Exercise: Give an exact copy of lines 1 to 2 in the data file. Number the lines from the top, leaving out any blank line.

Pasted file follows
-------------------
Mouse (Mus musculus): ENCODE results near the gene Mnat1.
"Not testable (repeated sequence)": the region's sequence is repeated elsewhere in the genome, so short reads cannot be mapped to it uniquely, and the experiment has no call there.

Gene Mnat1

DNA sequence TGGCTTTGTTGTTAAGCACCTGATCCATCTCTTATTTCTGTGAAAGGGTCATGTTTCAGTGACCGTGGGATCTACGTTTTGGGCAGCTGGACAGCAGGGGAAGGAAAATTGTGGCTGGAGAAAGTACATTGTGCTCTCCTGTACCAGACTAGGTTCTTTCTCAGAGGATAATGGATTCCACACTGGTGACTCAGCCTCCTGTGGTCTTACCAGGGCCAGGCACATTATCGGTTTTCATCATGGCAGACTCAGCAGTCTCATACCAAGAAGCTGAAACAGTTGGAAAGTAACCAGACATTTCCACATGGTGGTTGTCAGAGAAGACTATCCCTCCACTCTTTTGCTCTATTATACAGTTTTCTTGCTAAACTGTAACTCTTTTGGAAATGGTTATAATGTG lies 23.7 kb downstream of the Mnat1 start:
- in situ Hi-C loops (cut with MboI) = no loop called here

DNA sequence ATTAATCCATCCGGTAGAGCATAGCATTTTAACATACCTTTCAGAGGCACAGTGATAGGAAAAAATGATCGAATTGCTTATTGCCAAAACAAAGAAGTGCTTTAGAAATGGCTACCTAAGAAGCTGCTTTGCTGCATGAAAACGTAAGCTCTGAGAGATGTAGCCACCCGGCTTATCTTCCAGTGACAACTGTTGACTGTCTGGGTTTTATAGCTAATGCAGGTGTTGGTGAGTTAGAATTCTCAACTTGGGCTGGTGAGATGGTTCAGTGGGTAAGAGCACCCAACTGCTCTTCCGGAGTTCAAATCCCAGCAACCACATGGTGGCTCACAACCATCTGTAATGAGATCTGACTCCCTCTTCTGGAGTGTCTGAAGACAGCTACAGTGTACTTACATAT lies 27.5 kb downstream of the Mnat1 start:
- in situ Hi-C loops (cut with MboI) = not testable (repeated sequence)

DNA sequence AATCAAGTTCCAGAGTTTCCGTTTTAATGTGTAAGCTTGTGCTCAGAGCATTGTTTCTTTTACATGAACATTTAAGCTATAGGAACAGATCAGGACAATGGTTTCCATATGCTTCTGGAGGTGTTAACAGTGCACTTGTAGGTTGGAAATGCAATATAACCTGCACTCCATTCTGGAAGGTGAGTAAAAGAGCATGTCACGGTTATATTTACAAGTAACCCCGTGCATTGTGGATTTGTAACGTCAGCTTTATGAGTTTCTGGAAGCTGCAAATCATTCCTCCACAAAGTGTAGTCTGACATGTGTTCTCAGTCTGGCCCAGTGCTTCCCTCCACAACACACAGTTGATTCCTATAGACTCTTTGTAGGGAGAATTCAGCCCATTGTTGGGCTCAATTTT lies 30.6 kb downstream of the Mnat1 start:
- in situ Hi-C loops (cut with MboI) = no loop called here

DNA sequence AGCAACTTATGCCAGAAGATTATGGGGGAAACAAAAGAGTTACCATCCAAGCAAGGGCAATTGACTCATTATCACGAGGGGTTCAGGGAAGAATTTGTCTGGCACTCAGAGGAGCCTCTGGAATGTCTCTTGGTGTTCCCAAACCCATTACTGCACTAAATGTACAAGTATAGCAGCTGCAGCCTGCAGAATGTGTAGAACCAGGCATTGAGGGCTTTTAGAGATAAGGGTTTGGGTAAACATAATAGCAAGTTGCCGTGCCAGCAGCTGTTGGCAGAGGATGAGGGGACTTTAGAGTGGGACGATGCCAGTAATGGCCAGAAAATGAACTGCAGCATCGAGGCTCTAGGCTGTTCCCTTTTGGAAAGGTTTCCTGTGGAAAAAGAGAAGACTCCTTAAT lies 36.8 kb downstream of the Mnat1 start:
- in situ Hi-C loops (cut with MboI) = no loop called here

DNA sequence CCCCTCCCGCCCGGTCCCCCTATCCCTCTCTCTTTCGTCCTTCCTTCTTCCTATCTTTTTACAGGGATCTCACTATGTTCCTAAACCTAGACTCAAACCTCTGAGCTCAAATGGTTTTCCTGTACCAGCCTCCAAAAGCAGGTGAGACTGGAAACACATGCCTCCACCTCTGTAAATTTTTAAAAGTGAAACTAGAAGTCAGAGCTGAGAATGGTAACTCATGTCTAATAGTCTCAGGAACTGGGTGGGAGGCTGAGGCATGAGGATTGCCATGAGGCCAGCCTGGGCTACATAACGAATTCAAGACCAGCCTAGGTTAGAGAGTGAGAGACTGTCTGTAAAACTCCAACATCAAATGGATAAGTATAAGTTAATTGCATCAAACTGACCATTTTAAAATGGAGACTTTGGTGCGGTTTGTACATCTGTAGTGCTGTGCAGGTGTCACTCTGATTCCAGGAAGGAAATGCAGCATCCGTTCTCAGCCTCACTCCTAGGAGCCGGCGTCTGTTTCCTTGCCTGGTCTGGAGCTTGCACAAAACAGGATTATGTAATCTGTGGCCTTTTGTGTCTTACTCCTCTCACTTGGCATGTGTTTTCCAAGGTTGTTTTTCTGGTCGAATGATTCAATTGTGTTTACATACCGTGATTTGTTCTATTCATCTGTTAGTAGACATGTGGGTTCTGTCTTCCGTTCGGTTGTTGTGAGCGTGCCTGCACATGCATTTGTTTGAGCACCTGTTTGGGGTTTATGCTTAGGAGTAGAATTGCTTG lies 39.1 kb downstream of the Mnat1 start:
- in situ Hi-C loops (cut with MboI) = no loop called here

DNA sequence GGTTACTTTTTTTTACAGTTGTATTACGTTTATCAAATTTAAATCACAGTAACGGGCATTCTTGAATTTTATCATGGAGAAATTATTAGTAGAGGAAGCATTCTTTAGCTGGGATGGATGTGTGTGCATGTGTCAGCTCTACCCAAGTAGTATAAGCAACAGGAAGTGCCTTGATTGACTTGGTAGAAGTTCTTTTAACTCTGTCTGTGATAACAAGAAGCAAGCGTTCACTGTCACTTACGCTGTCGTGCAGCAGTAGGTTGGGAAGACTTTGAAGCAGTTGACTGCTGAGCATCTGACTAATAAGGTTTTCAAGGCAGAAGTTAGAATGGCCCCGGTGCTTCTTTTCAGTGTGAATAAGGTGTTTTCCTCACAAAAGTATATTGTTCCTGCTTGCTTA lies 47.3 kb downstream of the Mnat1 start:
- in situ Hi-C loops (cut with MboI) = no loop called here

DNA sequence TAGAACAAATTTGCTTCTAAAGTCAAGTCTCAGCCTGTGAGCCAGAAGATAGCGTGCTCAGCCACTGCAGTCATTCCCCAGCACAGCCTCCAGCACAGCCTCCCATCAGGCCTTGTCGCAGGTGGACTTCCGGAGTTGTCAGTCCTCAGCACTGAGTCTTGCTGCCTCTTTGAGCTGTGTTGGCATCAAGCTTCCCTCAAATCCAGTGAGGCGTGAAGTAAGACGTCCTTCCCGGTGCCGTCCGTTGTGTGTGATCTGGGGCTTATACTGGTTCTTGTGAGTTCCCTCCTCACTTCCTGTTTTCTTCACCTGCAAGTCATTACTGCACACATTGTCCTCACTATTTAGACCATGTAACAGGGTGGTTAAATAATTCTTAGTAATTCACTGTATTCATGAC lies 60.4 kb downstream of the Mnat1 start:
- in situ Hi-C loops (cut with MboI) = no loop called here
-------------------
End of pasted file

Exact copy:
Mouse (Mus musculus): ENCODE results near the gene Mnat1.
"Not testable (repeated sequence)": the region's sequence is repeated elsewhere in the genome, so short reads cannot be mapped to it uniquely, and the experiment has no call there.